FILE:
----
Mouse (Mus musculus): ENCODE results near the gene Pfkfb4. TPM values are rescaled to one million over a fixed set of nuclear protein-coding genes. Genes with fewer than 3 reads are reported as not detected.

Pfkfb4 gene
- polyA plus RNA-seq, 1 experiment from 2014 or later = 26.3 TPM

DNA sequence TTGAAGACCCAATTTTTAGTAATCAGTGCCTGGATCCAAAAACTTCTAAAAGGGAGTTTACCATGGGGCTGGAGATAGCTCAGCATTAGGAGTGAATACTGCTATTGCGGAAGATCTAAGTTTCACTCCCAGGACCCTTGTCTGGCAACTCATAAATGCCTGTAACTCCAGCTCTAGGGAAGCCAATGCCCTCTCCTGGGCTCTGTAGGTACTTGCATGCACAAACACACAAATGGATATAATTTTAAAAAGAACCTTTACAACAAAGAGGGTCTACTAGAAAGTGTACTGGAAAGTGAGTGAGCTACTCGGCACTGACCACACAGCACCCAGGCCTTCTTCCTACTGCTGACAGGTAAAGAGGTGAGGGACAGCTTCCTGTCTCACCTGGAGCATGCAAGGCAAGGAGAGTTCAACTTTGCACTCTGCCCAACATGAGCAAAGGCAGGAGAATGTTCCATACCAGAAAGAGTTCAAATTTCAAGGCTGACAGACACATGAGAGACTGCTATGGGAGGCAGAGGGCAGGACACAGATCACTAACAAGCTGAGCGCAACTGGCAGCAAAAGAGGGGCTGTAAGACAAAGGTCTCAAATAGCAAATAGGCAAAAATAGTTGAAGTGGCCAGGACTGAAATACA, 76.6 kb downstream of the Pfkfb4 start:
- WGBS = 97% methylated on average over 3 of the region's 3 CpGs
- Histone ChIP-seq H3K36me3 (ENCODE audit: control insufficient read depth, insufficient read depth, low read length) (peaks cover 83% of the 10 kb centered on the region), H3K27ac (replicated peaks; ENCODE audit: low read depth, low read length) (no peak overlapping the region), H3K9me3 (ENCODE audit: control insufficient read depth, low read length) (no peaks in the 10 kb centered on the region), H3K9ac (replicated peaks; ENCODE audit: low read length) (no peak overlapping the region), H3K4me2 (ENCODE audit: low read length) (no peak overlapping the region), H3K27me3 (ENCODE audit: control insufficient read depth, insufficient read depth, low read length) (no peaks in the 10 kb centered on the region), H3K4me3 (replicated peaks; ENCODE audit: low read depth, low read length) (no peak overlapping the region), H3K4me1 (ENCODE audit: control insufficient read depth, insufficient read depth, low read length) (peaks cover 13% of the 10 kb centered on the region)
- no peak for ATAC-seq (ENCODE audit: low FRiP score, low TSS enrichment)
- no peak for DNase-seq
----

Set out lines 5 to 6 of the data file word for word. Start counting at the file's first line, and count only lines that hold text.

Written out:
- WGBS = 97% methylated on average over 3 of the region's 3 CpGs
- Histone ChIP-seq H3K36me3 (ENCODE audit: control insufficient read depth, insufficient read depth, low read length) (peaks cover 83% of the 10 kb centered on the region), H3K27ac (replicated peaks; ENCODE audit: low read depth, low read length) (no peak overlapping the region), H3K9me3 (ENCODE audit: control insufficient read depth, low read length) (no peaks in the 10 kb centered on the region), H3K9ac (replicated peaks; ENCODE audit: low read length) (no peak overlapping the region), H3K4me2 (ENCODE audit: low read length) (no peak overlapping the region), H3K27me3 (ENCODE audit: control insufficient read depth, insufficient read depth, low read length) (no peaks in the 10 kb centered on the region), H3K4me3 (replicated peaks; ENCODE audit: low read depth, low read length) (no peak overlapping the region), H3K4me1 (ENCODE audit: control insufficient read depth, insufficient read depth, low read length) (peaks cover 13% of the 10 kb centered on the region)